PIAC Files Legal Challenge to Quebec Online-Gambling Blacklist Mandate
The Public Interest Advocacy Centre of Canada, known as PIAC, this week filed the first legal challenge against Quebec’s pending implementation of Bill 74, the law that seeks to block offshore gambling sites by mandating Quebec-serving ISPs to blacklist any such domains.
PIAC has filed an initial application with the Canadian Radio-television and Telecommunications Commission [CRTC] asserting that Bill 74 is unconstitutional. PIAC itself is a nonprofit organization that aims to “protect and preserve the public interest” regarding Canadian law.
That’s where the battle over Quebec’s Rule 74 has always been headed. Bill 74, driven through Quebec’s legislature by the revenue-driven state lottery, Loto-Québec, seeks to create an effective government monopoly over gambling services by blocking the access to the alleged illegal online sites throughout Quebec. Rule 74, though, appears to violate both Canada’s federal Telecommunications Act and various freedom-of-information statutes.
PIAC’s applicant to the CRTC says it bluntly: “Bill 74’s purported blocking requirement directly conflicts with Section 36 of the Telecommunications Act and is unconstitutional.” The lengthy application, the rough equivalent of a court complaint, asks for an injunction to be issued against Bill 74. Here’s the core of the legal argument PIAC makes:
“Bill 74, purportedly requires any ‘Internet service provider’  to ‘block access’ to the proposed list of ‘unauthorized online gambling sites in accordance with s. 260.34 [a subsection of Bill 74’. This provision, as well as the related sections of the QCPA noted above, is in direct conflict with s. 36 of the Telecommunication Act. It is, no matter its intended purpose, ultra vires the Province of Québec, as an attempted exercise of the federal power over the control of content of telecommunications.  It is unconstitutional on a division of powers analysis.
“PIAC hereby asks that the Commission make an explicit ruling on this aspect of the constitutionality of the purported Québec law and to declare it is unconstitutional. Such a ruling will assist ISPs operating in Québec to determine how to react to this purported Québec law and will allow customers of these ISPs to have continued access to the entire internet free of potential unconstitutional interference from provincial governments.”
Then, under a heading titled “Pith and Substance”:
“Interjurisdictional immunity is not in issue here – the provincial law is directly in conflict with the federal Telecommunications Act : the pith and substance of the requirement on an ISP to block internet traffic is not the protection of the health and well being of residents nor the control of gaming within the province but, rather, an effort to control the content of telecommunications, a federal power delegated directly to the CRTC in s. 36 of the Telecommunications Act.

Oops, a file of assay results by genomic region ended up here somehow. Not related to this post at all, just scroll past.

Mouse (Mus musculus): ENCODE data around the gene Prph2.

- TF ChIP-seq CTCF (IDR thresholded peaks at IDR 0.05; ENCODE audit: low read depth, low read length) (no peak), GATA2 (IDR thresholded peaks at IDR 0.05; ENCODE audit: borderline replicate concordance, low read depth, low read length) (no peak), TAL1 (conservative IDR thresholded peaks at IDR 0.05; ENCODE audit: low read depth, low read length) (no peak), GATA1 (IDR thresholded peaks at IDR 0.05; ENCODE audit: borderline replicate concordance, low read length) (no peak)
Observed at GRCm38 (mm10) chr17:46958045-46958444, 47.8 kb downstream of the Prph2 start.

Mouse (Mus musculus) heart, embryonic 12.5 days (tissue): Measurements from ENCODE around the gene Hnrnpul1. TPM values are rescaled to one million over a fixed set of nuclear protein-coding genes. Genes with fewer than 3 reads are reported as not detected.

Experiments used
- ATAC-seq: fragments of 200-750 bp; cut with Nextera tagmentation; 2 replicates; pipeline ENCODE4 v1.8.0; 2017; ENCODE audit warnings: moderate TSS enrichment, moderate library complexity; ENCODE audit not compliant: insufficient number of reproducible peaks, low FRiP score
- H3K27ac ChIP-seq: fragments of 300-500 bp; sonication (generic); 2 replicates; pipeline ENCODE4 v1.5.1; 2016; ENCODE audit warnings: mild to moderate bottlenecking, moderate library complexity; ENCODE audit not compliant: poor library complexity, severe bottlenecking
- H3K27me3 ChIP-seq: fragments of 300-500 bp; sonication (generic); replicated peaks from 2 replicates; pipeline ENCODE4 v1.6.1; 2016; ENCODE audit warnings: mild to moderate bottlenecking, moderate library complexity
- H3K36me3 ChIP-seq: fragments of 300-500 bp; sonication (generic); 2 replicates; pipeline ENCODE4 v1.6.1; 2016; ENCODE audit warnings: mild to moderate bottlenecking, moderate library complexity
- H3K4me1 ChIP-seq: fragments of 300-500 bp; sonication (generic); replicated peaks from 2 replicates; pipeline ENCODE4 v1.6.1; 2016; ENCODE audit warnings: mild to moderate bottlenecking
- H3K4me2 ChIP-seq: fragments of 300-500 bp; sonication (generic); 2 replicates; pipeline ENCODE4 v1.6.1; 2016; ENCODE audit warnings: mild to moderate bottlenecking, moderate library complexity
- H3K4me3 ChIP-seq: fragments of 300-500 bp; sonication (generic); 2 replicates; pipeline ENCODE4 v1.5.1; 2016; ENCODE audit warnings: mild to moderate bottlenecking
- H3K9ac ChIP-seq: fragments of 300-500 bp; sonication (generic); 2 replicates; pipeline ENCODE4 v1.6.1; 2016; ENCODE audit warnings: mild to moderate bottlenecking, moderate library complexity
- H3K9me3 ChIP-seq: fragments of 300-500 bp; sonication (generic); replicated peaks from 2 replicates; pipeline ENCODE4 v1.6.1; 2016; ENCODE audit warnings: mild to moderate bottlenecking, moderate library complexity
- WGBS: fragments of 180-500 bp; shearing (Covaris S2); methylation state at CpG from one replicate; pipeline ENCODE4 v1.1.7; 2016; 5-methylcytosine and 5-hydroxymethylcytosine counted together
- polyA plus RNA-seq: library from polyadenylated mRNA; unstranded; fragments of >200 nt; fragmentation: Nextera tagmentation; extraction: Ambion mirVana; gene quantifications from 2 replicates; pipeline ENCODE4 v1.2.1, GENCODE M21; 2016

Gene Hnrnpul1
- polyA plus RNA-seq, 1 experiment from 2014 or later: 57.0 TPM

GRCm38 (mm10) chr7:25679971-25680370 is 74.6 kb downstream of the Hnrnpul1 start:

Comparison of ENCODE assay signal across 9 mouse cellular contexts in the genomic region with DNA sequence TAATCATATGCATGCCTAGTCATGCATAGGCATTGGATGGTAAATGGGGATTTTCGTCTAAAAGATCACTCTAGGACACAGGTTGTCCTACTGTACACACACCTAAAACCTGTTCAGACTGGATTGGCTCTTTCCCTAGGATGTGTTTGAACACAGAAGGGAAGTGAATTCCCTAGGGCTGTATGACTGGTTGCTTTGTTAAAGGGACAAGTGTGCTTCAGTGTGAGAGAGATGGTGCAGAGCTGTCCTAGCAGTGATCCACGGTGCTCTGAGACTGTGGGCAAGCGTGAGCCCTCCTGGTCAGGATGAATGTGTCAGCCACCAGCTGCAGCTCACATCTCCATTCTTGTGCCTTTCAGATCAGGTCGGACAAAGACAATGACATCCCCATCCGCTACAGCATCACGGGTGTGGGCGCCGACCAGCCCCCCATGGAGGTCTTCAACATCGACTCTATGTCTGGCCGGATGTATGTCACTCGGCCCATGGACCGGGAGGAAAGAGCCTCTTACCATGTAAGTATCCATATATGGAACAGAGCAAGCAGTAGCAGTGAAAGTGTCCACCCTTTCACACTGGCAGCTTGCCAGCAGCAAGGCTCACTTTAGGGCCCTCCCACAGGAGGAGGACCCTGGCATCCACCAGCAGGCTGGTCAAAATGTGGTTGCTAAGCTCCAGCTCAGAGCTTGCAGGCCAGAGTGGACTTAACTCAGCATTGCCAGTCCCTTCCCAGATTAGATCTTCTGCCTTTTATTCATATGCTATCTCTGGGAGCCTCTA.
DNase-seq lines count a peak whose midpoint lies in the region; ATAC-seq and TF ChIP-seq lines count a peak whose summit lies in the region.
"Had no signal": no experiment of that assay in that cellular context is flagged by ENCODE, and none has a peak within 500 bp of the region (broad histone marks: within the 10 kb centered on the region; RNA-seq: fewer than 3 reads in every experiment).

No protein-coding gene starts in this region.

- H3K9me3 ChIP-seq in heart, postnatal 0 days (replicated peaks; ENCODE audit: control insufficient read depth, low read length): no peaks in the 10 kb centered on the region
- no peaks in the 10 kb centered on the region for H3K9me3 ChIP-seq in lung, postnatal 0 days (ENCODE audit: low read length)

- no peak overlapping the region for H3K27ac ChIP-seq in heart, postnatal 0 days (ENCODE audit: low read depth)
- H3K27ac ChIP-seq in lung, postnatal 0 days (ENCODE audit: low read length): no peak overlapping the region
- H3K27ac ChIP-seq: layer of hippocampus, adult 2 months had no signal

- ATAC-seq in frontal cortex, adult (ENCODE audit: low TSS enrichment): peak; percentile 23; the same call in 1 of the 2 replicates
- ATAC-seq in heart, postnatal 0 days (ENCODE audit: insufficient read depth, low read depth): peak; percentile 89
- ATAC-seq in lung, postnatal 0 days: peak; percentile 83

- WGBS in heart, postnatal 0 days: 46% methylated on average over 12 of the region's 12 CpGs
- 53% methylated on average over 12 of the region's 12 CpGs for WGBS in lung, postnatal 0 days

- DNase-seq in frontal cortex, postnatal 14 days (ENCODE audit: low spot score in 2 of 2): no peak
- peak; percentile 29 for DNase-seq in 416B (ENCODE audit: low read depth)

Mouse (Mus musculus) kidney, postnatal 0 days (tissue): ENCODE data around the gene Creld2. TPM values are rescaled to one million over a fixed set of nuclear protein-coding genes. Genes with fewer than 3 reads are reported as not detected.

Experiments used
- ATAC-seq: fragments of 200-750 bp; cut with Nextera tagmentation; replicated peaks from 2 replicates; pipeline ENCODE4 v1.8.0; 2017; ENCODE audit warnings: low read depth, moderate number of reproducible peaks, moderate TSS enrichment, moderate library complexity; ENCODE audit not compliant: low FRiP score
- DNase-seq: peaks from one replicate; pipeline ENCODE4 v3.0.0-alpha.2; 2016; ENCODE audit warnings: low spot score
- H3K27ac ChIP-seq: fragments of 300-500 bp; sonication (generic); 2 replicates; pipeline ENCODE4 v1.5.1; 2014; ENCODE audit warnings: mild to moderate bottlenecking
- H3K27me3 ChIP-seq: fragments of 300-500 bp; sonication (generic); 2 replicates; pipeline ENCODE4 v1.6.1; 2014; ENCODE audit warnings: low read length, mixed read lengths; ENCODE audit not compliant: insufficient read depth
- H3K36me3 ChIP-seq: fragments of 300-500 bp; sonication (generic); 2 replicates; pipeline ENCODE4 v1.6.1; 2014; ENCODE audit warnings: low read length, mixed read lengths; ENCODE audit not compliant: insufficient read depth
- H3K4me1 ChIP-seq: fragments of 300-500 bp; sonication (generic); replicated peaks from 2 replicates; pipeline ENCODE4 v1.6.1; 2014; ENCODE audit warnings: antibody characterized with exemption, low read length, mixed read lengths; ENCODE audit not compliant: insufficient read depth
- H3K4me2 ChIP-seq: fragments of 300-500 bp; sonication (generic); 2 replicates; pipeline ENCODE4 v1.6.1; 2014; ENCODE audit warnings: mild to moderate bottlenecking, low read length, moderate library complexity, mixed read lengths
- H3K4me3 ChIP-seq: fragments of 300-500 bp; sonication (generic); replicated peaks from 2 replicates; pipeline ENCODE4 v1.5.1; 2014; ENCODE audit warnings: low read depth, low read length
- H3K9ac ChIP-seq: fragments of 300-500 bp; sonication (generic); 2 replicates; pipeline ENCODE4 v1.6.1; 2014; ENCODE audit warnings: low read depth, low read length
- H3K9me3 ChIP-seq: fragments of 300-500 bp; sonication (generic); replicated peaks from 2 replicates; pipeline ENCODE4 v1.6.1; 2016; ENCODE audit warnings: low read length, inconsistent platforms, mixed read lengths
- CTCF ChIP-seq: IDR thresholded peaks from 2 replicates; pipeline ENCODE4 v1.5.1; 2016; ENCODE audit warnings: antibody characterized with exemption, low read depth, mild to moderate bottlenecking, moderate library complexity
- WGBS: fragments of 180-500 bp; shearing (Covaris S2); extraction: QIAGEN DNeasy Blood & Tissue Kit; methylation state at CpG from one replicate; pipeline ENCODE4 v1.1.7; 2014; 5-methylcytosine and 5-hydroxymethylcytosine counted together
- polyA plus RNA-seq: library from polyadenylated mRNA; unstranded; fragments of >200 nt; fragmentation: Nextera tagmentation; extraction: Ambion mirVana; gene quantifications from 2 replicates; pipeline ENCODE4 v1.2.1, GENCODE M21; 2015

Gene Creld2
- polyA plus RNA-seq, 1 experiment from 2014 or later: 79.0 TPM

“In other words, the dominant purpose of Bill 74’s efforts to block website access is precisely to control telecommunications and content on telecommunications and not health and safety in relation to gambling. That this is so is belied by the fact that the Province of Québec seeks not to ban online gambling but to corral it into a regulatory scheme and in fact into an internet portal (Espace Jeux of Loto-Québec) from which the provincial government can derive fees. Therefore the Province of Québec cannot claim to be exercising an ancillary power under its constitutional authority over local matters (health and safety) in the province.”
PIAC’s filing directly refutes the “public health and safety” charade peddled by Loto-Québec as an illegal money grab. Worse, it creates an unfunded mandate, effectively and forcibly deputizing Quebec’s ISPs to do Loto-Québec’s bidding. Though PIAC is the primary applicant, over 100 Quebec-servicing ISPs are signed on as co-applicants. Virtually every major ISP doing business in the province is onboard the PIAC application, including such giants as Bell Canada, Rogers Communications, Telus Quebec, Acanac, Eastlink, Shaw, Telnet and more.
The complaint by PIAC makes no specific claims regarding the legality or lack thereof of the offshore sites targeted by Bill 74. Rather, PIAC’s application focuses on Bill 74’s own presumptive unconstitutionality under Canadian law.
PIAC issued a brief press statement in conjunction with the filing, which included the following:
The Public Interest Advocacy Centre today filed the attached Part I application regarding Quebec Bill 74, Loi concernant principalement la mise en oeuvre de certaines dispositions du discours sur le Budget du 26 mars 2015, and blocking of certain websites associated with online gambling.
The application argues that Bill 74 is outside Quebec’s jurisdiction by attempting to encroach on federal jurisdiction over telecommunications. The bill is also inconsistent with past CRTC decisions on website blocking under the Telecommunications Act and infringes on the constitutional right to freedom of expression.
“Bill 74 sets up a dangerous precedent where internet service providers would be responsible for policing the websites their customers access,” said John Lawford, Executive Director & General Counsel to PIAC. “If this is allowed, where will it stop?”